The degree of gelatinization is proportional to the amount of amylose; the less amylose there is, the greater the degree of gelatinization and vice versa. In other words, starches with lower amylose content will have higher Glycemic Indexes. Inversely, starches with a higher amylose content will be less susceptible to gelatinization, that is, to breaking down into glucose, that which makes for low Glycemic Indexes. The amount of amylose content (AC), Waxy haplotype and digestibility of rice are significantly correlated (Fitzgerald et al. 2011) and observed that AC plays a key role in rate of starch digestion and GI (Kharabian-Masouleh et al. 2012). Apparent amylose content is primarily controlled by the Waxy gene which codes for granule bound starch synthase (Chen et al. 2008a). The combination of two single-nucleotide-polymorphism (SNP) markers in the Waxy gene allows for the identification of three marker haplotypes in this gene. The first SNP is at the leader intron splice site (In1 SNP), and the second polymorphism is in exon 6. The haplotypes explained 86.7% of the variation in apparent amylose content and discriminated the three market classes of low, intermediate and high AC rice from each other.
Chen et al. (2008a, b), Larkin and Park (2003) and Kharabian-Masouleh et al. (2012) reported that Waxy gene showed four haplotypes viz., In1T-Ex6A, In1G-Ex6C, In1G-Ex6A and In1T-Ex6C used for the classification of AC in rice. Conversely, Cheng et al. (2012) identified intron1 is insufficient to explain the genetic variations of AC in rice. Therefore, the study based on the AC and molecular analysis would be helpful for the selection of appropriate nutritional quality rice for diabetic. Angwara et al. (2014) characterized 26 Thai rice varieties for RAG and Waxy haplotype (In1-Ex6) as GI indicators. The four haplotypes, classified 26 Thai rice varieties into grups consisting four varieties having G-A, nine varieties harboring G-C, 13 varieties carrying T-A or T-C allele associated with high, intermediate and low amylose respectively and the varieties having G-A haplotype exhibited low RAG.
Phenolic and flavonoid compounds of rice grain
The phytochemicals such as phenolic compounds (tocopherols, tocotrienols and γ-oryzanol) and flavonoids (anthocyanidin) are responsible for good source of natural antioxidant and grain colour respectively. Kernel of red rice is characterized by the presence of proanthocyanidins whereas black rice is characterized by the accumulation of anthocyanins, mainly cyanidin-3-glucoside and peonidin 3-glucoside. These compounds help in decreasing the toxic compounds and reduce the risk of developing chronic diseases including cardiovascular disease, type-2 diabetes, reduction of oxidative stress and prevention of some cancers (Ling et al. 2001; Kong et al. 2003; Hu et al. 2003; Iqbal et al. 2005; Yawadio et al. 2007; Shao et al. 2011).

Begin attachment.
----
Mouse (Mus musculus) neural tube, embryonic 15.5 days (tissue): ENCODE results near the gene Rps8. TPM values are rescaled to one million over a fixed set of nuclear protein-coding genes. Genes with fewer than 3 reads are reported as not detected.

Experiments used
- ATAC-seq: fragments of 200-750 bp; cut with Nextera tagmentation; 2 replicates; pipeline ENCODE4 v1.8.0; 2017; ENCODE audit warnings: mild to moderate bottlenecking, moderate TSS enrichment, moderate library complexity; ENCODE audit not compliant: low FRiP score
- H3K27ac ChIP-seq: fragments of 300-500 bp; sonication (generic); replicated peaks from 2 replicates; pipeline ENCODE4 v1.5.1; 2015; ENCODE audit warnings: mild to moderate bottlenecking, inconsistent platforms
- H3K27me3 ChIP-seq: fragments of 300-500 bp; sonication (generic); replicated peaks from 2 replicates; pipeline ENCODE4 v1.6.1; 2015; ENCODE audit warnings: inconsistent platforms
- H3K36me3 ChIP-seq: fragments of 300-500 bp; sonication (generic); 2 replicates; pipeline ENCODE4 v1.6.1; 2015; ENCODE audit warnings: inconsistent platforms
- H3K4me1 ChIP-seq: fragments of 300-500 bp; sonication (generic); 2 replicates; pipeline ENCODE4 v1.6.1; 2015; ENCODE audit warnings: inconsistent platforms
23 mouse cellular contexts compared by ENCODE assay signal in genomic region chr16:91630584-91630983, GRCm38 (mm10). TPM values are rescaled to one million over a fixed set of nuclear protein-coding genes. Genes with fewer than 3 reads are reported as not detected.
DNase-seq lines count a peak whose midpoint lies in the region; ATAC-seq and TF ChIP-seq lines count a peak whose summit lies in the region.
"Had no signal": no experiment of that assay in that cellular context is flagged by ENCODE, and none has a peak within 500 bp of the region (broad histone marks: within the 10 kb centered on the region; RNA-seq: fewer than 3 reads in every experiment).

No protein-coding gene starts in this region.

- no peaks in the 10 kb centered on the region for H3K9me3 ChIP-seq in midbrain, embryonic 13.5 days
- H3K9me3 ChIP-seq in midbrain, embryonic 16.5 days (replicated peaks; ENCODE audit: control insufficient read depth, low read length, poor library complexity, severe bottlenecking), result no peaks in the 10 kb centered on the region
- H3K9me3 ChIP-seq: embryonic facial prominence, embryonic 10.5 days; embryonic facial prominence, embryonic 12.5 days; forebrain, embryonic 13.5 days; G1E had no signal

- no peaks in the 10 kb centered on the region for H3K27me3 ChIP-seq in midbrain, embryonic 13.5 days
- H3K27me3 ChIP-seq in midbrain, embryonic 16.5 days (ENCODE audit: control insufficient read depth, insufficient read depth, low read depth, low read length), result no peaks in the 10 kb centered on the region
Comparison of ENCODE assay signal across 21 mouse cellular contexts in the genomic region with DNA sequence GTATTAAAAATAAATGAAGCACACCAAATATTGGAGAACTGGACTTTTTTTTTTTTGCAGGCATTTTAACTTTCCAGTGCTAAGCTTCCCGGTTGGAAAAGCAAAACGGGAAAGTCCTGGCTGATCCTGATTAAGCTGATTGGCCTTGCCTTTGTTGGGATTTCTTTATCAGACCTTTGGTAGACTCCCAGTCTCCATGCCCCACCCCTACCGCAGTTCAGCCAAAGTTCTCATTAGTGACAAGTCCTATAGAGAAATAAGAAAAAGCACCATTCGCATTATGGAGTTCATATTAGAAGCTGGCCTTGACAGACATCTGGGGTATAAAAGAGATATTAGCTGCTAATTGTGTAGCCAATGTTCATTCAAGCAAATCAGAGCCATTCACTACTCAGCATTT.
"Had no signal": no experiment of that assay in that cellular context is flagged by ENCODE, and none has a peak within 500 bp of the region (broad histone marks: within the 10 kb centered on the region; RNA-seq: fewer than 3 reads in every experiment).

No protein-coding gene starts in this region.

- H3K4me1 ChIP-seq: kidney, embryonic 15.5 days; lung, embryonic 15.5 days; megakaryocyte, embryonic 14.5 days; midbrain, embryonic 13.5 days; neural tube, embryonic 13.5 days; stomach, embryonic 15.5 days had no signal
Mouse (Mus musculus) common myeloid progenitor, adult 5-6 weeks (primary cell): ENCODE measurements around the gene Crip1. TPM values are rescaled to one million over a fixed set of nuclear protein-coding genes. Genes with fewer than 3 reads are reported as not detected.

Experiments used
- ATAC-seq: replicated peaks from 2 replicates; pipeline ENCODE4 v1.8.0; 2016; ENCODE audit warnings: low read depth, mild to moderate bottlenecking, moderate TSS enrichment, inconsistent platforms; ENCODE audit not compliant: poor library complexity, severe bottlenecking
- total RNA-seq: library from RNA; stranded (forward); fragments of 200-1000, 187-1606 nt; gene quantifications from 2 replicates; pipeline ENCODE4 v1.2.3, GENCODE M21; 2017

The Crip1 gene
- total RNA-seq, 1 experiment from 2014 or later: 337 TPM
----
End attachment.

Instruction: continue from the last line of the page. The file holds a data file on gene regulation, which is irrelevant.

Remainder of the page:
Red rice has phenolic compounds in the range of 165.8–731.8 mg gallic acid equivalent (GAE) 100 g−1 (Shen et al. 2009) and black/purple rice reported to have higher amount of Fe, Zn, Ca, Cu and Mg than red rice (Meng et al. 2005). On the other hand, pigmented rice reported to have higher amount of antioxidative activity (Zhang et al. 2006; Nam et al. 2006; Chung and Shin 2007; Hiemori et al. 2009). The concept of the total antioxidant capacity, which represents the ability of different food antioxidants to scavenge free radicals, has been suggested as a tool for evaluating the health effects of antioxidant rich foods. In non-pigmented rice varieties, the bran fraction has a total phenolic content (TPC) of 596.3 mg GAE 100 g−1, which is close to that of the husk (599.2 mg GAE 100 g−1) followed by the whole grain (263.9 mg GAE 100 g−1) and the rice endosperm (56.9 mg GAE 100 g−1) (Goufo and Trindade 2014). The phenolic compounds are mainly associated with the pericarp colour, darker the pericarp higher the amount of polyphenols (Tian et al. 2004; Zhou et al. 2004; Yawadio et al. 2007). Shen et al. (2009) characterized coloured parameters of rice grain (white, red and black rice) in wide collection of rice germplasm and found significantly associated with total phenolics, flavonoid and antioxidant capacity in three types of rice grain. Moreover, the correlations among the white rice accessions are rather weak. Goffman and Bergman (2004) evaluated different colour of rice genotypes and their total phenolic content ranged from 1.90 to 50.32 mg GAE g−1 of bran, and between 0.25 and 5.35 mg GAE g−1 of grain. Recent evidence of Goufo and Trindade (2014), showed 12 phenolic acids are generally identified in rice ranging from 177.6 to 319.8 mg 100 g−1 in the bran, 7.3 to 8.7 mg 100 g−1 in the endosperm, 20.8 to 78.3 mg 100 g−1 in the whole grain, and 477.6 mg 100 g−1 in the husk, depending on the rice color. This suggest that, rice bran has highest source of phenolic acids than others consumable part of rice. Numerous literatures have shown that consumption of colored rice reduces oxidative stress and simultaneously increases in antioxidant capacity. Consumption of colored rice varieties is very limited in Western countries, but in some growing areas of Asia, traditional varieties with colored pericarp are particularly valued in local markets (Finocchiaro et al. 2007).